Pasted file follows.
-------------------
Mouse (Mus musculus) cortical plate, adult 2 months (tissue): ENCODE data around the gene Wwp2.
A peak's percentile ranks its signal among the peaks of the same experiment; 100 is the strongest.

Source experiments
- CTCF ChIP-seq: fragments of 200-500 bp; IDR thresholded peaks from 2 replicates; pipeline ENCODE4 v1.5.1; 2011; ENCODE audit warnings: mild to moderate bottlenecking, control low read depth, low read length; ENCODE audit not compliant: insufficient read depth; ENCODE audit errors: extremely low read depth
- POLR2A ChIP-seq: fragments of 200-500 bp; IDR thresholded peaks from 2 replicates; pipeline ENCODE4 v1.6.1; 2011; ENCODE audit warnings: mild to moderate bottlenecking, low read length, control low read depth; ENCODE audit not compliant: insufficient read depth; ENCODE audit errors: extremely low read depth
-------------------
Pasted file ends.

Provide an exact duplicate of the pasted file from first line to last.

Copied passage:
Mouse (Mus musculus) cortical plate, adult 2 months (tissue): ENCODE data around the gene Wwp2.
A peak's percentile ranks its signal among the peaks of the same experiment; 100 is the strongest.

Source experiments
- CTCF ChIP-seq: fragments of 200-500 bp; IDR thresholded peaks from 2 replicates; pipeline ENCODE4 v1.5.1; 2011; ENCODE audit warnings: mild to moderate bottlenecking, control low read depth, low read length; ENCODE audit not compliant: insufficient read depth; ENCODE audit errors: extremely low read depth
- POLR2A ChIP-seq: fragments of 200-500 bp; IDR thresholded peaks from 2 replicates; pipeline ENCODE4 v1.6.1; 2011; ENCODE audit warnings: mild to moderate bottlenecking, low read length, control low read depth; ENCODE audit not compliant: insufficient read depth; ENCODE audit errors: extremely low read depth